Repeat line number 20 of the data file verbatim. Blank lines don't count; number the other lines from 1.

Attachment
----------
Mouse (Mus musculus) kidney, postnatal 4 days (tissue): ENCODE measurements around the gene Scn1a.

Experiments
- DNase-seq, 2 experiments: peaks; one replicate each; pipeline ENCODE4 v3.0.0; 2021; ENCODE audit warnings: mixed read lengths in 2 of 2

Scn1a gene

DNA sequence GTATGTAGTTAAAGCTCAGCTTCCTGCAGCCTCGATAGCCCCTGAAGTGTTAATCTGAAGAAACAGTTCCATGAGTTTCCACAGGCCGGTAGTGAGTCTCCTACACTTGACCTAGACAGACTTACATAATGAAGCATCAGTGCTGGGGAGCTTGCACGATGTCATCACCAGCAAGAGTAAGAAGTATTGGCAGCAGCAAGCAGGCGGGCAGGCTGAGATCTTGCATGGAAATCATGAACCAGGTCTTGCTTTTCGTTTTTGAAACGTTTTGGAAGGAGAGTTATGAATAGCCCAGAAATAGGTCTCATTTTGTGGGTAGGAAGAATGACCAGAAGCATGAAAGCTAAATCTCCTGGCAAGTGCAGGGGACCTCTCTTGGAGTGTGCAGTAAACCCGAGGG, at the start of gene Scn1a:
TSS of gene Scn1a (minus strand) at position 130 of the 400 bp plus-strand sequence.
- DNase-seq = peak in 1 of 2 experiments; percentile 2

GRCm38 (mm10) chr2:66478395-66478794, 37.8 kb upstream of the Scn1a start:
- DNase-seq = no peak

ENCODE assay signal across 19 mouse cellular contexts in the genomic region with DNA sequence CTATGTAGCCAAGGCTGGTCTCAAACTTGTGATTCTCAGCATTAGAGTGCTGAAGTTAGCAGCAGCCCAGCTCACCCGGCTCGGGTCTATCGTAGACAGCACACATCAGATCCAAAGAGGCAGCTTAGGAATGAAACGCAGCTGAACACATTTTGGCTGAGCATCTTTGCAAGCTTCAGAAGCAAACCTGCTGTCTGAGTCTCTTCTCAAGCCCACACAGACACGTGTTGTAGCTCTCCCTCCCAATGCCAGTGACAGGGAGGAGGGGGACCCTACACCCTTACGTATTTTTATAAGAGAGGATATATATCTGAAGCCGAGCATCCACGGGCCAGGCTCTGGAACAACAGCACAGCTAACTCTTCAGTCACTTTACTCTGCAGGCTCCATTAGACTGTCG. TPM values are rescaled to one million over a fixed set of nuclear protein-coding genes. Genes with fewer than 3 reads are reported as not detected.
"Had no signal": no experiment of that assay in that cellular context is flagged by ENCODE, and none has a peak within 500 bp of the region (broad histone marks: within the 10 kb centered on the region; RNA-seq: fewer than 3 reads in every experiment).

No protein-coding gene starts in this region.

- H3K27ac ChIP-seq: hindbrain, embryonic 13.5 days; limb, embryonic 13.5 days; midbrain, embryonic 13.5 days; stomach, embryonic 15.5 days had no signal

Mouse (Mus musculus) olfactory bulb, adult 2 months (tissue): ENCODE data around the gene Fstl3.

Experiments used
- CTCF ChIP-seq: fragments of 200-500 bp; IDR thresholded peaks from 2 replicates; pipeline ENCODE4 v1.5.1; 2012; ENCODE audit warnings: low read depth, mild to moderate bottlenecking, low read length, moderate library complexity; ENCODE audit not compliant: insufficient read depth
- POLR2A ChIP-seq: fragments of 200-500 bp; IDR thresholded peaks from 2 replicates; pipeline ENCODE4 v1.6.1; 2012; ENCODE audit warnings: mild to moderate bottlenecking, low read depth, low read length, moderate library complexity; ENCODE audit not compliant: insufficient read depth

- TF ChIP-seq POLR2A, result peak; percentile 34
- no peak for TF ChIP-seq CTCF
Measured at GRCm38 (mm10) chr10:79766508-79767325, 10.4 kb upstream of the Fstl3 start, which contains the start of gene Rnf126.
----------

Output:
Measured at GRCm38 (mm10) chr10:79766508-79767325, 10.4 kb upstream of the Fstl3 start, which contains the start of gene Rnf126.